• Free for qualified executives and consultants to industry

  • Receive quarterly issues of Area Development Magazine and special market report and directory issues


In Focus: The Future of Sustainability in Real Estate

As they realize the impact the built world has on the environment, companies are increasingly transitioning to cleaner, greener facilities and operations.

Q4 2021
With responsibility for executing JLL Property Management’s services platform, Kristin Mueller ensures consistency in standards across the firm’s third-party portfolio and drives results and efficiencies across the business.

With heightened pressure for businesses to adopt sustainable business practices, the commercial real estate industry has a viable role to play in the fight against climate change. In fact, according to the U.S. Energy Information Administration (EIA), the built world accounts for more than 40 percent of the planet’s carbon emissions, which means that the real estate industry can play a major role in the solution.

Climate change is also becoming a financial risk for companies. With the misconception that sustainability equipped buildings are extremely costly, there are many considerable no- to low-cost options available for decarbonization, according to JLL’s latest global research report, Decarbonizing the Built Environment. The report states that 43 percent of investors have a net zero carbon race-to-zero goal, and 38 percent of investors say they have published or measured environmental goals, like having wind- or solar-powered capabilities. However, to make a reasonable difference on our environment, these numbers need to continue to grow. The first step is education and understanding exactly how industry leaders can put this into action.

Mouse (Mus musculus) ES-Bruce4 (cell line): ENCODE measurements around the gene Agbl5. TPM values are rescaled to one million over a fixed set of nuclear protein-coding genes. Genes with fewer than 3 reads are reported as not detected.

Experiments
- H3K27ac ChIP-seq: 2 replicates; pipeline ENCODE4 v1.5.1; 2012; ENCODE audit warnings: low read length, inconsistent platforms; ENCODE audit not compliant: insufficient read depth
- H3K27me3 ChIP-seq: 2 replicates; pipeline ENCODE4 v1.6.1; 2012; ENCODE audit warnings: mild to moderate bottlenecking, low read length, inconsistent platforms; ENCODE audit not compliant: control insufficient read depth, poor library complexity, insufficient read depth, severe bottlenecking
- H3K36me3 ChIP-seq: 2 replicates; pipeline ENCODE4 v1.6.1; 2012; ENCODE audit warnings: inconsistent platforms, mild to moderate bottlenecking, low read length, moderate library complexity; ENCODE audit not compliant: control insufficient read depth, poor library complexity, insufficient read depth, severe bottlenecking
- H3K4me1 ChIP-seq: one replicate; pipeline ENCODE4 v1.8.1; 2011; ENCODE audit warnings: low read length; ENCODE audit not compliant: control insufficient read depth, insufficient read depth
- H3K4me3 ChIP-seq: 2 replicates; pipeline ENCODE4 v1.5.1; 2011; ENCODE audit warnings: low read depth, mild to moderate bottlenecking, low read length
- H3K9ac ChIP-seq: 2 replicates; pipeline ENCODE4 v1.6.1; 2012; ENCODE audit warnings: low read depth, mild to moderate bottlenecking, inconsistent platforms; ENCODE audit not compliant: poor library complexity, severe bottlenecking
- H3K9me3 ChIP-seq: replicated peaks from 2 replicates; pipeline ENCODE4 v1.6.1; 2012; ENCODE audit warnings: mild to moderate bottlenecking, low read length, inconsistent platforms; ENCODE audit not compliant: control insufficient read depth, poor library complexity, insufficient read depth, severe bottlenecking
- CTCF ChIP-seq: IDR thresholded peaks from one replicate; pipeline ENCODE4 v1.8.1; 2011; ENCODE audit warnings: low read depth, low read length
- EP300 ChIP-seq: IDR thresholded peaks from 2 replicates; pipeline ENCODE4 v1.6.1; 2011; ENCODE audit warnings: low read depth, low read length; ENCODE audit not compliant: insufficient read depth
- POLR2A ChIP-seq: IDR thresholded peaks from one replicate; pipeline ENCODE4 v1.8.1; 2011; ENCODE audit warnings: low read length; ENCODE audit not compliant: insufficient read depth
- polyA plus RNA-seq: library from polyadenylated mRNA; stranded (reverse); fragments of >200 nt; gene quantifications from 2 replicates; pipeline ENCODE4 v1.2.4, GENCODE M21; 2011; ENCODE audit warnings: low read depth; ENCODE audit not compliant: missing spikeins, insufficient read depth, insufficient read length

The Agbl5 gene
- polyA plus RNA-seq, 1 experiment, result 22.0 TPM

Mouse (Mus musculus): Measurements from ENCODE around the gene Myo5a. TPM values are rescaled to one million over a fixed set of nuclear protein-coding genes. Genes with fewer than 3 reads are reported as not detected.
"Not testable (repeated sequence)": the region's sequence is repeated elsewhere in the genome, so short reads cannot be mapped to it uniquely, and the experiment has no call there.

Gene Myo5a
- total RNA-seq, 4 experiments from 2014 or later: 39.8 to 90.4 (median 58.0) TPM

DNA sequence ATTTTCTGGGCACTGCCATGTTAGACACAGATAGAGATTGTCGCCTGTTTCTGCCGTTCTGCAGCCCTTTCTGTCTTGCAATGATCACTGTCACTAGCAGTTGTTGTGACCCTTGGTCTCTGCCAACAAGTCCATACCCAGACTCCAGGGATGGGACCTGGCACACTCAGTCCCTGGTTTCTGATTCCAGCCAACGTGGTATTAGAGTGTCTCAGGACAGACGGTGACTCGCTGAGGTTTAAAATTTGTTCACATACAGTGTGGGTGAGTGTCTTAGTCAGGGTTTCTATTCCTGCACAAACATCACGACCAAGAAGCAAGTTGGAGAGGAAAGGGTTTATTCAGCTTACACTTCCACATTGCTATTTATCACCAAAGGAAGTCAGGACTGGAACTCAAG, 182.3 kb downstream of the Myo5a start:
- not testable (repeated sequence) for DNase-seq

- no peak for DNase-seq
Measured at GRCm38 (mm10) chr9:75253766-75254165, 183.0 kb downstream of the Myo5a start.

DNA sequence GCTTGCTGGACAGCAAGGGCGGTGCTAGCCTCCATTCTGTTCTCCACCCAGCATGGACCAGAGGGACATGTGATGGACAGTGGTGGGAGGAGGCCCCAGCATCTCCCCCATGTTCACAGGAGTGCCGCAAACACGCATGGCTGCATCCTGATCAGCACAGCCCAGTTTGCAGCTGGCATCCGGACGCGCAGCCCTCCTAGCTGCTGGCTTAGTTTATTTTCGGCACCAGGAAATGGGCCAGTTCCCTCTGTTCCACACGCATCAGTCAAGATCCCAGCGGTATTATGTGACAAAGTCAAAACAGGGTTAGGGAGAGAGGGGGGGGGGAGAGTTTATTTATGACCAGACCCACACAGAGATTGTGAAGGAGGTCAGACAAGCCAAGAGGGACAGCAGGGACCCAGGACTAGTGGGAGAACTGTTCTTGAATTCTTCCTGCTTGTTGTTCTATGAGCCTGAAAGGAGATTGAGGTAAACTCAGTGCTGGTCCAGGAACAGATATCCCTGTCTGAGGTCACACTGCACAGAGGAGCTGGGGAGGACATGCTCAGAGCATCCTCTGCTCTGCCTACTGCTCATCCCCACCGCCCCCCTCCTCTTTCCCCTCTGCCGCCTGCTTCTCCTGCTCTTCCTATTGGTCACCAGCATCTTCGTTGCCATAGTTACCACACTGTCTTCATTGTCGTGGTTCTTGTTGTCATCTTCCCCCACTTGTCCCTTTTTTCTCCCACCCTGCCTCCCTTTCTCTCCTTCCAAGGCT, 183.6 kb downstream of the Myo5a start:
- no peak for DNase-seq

The commercial real estate industry has a viable role to play in the fight against climate change. A few ways in which businesses can reimagine their carbon-reduction objectives are through:
  • Establishing an opera-tional carbon baseline — In the built environment, an operational carbon baseline is an inventory of sources of carbon emissions from a property’s operations. Reviewing snapshots from one or many years can help measure its progress in reducing emissions.
  • Procuring renewable electricity — Implementing a strategy that procures renewable energy can make a whirlwind of difference.
  • Building an on-site energy project — On-site energy is often the most cost-effective solution in the long run, reducing the cost of transmission and distribution from the local utility at the source.
  • Implementing energy conservation measures — Fully reviewing equipment and usage can help determine carbon footprint and how to lessen it. For example, installing LED lighting, making HVAC improvements, and installing energy-efficient windows are all ways to reduce footprint. Other tactics can be shutting the lights off during certain periods of the day, like California has been doing to save on energy consumption.
There are many considerable no- to low-cost options available for decarbonization. Sustainable certifications, like the LEED rating system, are also important for investors to keep an eye on. These certifications guide property owners and managers as they develop their plans for reduced operating costs, enhanced building efficiency, and increased asset value. Continued learning around how these certifications are evolving and what they say about your property is also reaffirmation to the people inside the building, who are growing more and more conscious of what businesses are doing to make an impact. Certifications are an indicator of a building that provides its occupants an environment conducive to productivity, comfort, health, and well-being. These certifications are expected to continue to grow and become a prominent part in both updating old buildings and as a focal point for new development.

More and more companies are participating in the “race to zero” to transition to cleaner and greener operations, both for the impact the built world has on the environment and due to stakeholder and occupier pressure. Through a strategic plan, businesses can start to make a major difference and help shape a greener built world for years to come.

Exclusive Research